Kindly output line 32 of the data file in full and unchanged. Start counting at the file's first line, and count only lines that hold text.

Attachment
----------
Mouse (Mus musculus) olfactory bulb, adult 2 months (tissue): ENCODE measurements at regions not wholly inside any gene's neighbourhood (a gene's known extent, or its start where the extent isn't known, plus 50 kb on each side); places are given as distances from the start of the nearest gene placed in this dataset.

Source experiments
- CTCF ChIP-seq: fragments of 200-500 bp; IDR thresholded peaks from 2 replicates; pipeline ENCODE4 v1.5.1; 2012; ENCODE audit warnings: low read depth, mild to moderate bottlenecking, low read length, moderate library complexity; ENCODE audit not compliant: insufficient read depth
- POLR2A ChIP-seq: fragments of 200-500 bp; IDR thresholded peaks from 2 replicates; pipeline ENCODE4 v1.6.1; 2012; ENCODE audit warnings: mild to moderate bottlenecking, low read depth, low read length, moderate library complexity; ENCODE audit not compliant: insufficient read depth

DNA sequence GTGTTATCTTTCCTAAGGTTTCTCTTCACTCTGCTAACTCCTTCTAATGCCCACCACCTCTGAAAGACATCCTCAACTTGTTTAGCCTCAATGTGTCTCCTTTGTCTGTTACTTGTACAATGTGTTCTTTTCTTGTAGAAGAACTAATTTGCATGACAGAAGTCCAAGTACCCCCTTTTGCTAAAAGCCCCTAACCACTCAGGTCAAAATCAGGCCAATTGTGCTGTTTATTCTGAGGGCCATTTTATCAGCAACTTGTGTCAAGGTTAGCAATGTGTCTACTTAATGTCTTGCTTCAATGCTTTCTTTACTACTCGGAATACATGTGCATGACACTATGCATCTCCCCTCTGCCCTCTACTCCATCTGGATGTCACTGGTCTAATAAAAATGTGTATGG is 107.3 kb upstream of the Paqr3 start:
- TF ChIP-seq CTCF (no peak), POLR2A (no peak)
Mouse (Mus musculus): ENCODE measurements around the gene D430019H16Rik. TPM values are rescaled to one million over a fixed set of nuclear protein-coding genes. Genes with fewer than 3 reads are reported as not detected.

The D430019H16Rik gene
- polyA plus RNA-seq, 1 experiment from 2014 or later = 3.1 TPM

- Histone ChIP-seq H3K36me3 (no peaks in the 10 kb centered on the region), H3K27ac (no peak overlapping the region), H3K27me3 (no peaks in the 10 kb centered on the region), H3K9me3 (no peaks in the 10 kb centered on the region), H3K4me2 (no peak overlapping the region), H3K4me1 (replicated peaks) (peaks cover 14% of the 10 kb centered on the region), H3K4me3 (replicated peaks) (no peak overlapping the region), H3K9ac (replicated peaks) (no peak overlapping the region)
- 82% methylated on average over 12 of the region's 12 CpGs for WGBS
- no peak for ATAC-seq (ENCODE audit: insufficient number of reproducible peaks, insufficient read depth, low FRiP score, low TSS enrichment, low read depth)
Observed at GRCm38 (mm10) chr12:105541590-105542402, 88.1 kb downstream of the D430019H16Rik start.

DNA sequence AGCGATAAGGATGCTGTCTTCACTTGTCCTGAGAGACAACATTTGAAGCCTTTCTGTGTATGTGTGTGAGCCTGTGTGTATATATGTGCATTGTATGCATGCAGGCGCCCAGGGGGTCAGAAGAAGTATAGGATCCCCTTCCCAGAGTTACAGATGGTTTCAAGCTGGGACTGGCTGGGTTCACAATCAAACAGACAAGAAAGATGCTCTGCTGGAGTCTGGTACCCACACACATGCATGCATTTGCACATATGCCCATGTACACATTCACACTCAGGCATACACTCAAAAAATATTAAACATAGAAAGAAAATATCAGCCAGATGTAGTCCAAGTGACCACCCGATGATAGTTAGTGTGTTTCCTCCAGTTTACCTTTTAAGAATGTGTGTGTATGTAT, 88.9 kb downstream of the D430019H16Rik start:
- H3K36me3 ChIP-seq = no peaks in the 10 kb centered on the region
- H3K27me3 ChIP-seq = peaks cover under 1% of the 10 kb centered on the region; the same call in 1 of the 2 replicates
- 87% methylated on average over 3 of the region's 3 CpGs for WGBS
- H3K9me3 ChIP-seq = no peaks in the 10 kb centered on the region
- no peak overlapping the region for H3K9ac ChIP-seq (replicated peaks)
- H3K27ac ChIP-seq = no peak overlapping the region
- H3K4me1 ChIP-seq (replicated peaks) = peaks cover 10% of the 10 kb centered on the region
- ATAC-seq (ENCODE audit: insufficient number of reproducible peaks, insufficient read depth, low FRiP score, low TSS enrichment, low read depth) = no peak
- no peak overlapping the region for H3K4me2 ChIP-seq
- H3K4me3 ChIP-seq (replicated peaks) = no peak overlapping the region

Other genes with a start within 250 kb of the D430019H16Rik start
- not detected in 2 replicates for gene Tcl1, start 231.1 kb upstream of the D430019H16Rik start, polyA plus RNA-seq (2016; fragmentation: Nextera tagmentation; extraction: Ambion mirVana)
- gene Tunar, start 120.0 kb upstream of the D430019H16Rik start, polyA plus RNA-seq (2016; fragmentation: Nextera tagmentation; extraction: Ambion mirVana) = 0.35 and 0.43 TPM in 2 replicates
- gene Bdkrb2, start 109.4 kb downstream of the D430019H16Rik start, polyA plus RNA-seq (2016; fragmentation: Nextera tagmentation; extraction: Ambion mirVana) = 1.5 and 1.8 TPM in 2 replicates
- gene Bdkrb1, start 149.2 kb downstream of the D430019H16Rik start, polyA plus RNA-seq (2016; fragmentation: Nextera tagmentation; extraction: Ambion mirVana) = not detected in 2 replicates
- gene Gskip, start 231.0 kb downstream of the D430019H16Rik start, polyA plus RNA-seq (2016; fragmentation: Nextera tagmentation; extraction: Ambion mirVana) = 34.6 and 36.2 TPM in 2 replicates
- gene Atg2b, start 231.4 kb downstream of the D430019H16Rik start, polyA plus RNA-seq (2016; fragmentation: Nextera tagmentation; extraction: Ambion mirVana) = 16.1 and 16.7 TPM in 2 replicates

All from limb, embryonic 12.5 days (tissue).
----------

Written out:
All from limb, embryonic 12.5 days (tissue).